Existential phenomenologists of the body [who] usually assume a distinction between transcendence and immanence as two modes of bodily being. They assume that insofar as I adopt an active relation to the world, I am not aware of my body for its own sake. In the successful enactment of my aims and projects, my body is a transparent medium. For several of these thinkers, awareness of my body as weighted material, as physical, occurs only or primarily when my instrumental relation to the world breaks down, in fatigue or illness… Being brought to awareness of my body for its own sake, these thinkers assume, entails estrangement and objectification… Thus the dichotomy of subject and object appears anew in the conceptualization of the body itself. These thinkers tend to assume that awareness of my body in its weight, massiveness, and balance is always an alienated objectification of my body, in which I am not my body and my body imprisons me.(emphasis added) They also tend to assume that such awareness of my body must cut me off from the enactment of my projects; I cannot be attending to the physicality of my body and using it as a means to the accomplishment of my aims. (Young 1990, 164)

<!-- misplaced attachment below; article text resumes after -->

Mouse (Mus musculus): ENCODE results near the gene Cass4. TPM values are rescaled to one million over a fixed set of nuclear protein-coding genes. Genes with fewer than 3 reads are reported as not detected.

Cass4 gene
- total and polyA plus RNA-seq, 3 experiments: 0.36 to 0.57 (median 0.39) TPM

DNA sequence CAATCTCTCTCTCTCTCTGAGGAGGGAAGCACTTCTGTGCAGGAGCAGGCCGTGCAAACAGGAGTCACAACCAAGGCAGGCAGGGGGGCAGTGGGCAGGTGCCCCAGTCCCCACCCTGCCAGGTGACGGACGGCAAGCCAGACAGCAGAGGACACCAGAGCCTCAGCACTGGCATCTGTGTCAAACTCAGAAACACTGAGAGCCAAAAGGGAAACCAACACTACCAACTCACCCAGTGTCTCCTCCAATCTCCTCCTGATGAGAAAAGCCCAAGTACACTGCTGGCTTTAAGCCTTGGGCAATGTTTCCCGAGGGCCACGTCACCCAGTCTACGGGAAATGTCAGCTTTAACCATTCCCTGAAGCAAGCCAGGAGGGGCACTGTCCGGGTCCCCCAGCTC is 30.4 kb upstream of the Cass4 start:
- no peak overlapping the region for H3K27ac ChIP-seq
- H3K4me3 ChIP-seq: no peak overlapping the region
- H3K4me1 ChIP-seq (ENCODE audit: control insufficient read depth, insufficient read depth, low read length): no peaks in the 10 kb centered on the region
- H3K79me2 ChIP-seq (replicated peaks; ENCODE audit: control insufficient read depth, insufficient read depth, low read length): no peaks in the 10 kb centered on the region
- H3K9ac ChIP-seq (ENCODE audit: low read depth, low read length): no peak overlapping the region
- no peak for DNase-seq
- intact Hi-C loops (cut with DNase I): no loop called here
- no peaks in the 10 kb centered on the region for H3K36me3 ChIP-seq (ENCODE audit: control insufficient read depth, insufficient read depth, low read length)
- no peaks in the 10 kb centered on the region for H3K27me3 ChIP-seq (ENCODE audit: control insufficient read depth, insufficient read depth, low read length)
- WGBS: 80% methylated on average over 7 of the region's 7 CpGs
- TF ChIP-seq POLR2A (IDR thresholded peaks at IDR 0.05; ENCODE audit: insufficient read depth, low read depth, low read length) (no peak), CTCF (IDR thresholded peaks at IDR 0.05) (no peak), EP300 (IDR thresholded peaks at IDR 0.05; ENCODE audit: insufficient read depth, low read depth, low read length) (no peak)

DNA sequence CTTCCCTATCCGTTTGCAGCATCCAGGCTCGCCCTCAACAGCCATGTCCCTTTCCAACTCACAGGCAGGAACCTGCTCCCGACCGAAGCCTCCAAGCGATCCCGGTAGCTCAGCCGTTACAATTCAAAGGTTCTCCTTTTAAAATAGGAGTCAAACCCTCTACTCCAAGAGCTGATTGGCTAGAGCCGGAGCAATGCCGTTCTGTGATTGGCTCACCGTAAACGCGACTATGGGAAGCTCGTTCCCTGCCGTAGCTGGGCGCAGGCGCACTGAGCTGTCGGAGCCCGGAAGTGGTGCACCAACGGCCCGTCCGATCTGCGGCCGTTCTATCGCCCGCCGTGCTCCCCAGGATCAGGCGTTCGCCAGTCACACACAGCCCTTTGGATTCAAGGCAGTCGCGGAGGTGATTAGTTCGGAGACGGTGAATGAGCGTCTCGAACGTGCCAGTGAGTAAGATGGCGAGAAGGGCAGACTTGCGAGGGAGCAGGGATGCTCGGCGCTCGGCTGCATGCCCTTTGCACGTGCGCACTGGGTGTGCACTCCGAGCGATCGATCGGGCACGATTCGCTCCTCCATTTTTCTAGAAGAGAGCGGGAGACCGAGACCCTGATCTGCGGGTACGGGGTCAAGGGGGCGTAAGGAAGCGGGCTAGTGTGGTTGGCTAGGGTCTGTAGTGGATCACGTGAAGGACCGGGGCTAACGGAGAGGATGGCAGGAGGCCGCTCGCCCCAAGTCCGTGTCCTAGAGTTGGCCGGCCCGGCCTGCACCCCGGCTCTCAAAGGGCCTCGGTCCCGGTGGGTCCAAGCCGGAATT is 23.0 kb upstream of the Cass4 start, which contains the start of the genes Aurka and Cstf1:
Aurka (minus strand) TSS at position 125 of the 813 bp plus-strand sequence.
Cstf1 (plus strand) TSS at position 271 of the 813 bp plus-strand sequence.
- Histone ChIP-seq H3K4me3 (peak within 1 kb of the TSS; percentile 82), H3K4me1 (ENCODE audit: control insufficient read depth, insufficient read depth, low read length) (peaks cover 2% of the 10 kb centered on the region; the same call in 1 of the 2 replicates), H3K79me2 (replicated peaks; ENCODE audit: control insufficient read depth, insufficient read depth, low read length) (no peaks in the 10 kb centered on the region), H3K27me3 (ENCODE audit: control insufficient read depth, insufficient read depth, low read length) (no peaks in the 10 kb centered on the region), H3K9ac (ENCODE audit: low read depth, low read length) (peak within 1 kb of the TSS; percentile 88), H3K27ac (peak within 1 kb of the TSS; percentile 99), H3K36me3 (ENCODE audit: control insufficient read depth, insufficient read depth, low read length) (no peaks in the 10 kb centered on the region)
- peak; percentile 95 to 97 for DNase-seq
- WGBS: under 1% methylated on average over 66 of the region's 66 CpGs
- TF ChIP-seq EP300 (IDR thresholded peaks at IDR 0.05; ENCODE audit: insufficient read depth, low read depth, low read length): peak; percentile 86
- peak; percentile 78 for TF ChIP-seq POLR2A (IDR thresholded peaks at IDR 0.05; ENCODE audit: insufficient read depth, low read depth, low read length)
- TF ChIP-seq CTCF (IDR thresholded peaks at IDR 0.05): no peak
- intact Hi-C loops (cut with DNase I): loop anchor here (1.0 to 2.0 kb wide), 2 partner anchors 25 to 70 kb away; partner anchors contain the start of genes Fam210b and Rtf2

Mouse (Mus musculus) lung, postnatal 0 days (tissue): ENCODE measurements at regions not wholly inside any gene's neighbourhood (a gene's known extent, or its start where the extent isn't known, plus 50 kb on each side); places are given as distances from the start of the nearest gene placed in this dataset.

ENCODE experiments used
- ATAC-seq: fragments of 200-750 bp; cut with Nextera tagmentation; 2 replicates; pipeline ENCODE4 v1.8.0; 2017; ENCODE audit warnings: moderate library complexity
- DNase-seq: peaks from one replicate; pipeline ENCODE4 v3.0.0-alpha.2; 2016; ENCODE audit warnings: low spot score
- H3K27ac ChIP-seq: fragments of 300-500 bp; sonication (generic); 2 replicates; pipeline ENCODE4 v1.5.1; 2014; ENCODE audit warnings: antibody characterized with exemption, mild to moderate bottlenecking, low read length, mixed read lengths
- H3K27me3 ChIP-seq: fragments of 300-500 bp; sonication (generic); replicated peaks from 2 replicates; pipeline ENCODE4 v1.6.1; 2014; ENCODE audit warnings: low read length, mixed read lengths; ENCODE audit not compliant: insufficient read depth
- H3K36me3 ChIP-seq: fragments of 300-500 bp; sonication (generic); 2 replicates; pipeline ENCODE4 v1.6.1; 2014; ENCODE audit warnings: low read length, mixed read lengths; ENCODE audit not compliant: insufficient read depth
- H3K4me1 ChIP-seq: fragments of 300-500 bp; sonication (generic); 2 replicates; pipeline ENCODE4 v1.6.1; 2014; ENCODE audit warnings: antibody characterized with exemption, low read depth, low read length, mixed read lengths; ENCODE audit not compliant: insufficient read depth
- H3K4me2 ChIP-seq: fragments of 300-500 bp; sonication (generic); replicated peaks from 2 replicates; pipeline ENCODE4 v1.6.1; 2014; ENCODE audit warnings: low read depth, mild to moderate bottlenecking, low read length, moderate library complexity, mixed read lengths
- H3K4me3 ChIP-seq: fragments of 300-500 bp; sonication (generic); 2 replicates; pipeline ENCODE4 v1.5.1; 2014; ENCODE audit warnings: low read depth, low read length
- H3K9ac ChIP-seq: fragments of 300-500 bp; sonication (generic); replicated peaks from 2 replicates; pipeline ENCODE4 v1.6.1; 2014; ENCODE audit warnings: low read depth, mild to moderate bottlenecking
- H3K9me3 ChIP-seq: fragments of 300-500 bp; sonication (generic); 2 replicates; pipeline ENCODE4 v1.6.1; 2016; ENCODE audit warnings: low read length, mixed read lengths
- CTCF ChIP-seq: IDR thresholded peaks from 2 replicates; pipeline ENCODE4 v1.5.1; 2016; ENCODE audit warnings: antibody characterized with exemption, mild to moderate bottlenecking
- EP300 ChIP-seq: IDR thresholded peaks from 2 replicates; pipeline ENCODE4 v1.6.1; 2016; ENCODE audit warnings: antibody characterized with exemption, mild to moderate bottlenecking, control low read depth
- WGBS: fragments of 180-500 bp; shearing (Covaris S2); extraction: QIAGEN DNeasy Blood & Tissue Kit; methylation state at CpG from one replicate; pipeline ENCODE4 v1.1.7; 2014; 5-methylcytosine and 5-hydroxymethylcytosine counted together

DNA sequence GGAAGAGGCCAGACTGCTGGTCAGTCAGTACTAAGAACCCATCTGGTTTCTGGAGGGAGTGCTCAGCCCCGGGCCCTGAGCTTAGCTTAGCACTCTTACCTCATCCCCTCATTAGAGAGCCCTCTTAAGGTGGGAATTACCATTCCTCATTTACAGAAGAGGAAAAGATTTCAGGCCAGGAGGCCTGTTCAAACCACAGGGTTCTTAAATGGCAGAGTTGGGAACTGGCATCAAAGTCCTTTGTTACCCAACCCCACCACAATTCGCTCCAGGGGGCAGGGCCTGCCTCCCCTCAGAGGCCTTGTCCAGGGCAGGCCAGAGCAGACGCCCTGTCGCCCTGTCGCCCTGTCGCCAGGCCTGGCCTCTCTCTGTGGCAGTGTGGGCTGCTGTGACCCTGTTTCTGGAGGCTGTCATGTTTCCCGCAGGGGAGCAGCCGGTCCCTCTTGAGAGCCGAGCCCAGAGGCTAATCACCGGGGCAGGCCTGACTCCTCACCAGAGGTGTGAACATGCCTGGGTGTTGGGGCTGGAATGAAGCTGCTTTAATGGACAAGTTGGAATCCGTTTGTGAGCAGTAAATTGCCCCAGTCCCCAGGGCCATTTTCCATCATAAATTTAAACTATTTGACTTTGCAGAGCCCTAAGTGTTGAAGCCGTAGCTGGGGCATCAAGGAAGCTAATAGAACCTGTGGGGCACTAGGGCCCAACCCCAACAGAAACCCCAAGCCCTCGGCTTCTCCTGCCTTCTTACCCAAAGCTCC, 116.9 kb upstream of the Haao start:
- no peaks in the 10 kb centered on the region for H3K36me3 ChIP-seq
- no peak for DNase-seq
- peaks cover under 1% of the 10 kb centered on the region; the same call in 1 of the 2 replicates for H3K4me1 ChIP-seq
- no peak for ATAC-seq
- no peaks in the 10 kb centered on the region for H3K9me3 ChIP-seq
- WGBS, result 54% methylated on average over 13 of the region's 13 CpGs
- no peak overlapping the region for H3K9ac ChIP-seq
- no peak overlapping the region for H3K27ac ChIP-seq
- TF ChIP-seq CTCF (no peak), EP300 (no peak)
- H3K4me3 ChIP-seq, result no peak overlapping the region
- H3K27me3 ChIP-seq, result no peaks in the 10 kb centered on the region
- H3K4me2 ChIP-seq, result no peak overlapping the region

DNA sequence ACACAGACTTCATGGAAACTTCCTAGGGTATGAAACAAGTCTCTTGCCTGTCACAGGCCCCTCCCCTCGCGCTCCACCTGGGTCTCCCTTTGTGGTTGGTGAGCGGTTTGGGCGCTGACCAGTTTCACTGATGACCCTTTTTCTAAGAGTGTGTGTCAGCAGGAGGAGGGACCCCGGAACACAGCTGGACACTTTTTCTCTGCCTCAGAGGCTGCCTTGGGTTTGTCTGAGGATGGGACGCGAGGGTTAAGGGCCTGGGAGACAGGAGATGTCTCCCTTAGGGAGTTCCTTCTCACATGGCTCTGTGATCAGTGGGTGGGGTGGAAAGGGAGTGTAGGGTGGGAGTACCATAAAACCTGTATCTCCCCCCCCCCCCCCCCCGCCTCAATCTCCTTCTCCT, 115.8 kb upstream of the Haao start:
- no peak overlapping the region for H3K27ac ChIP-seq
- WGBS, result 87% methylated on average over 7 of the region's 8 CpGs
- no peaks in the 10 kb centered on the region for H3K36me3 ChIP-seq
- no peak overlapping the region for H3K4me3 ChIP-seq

Am I my body? Does my body imprison me? I would say this dichotomy of subjectivity and objectivity of the body is a result of socialization. As society often emphasizes the importance and the transcendent potential of the mind, the body is often neglected and viewed as inferior or even shameful. This results in individuals feeling disconnected from their bodies and perceiving them as separate from themselves, leading to objectification and a sense of imprisonment. However, embracing the immanence aspect of bodily being can lead to a more holistic and authentic sense of self, freeing oneself from the constraints of societal norms and expectations. Before reading about corporeality, I wrote a text related to my relationship with my body and made it into part of my short film.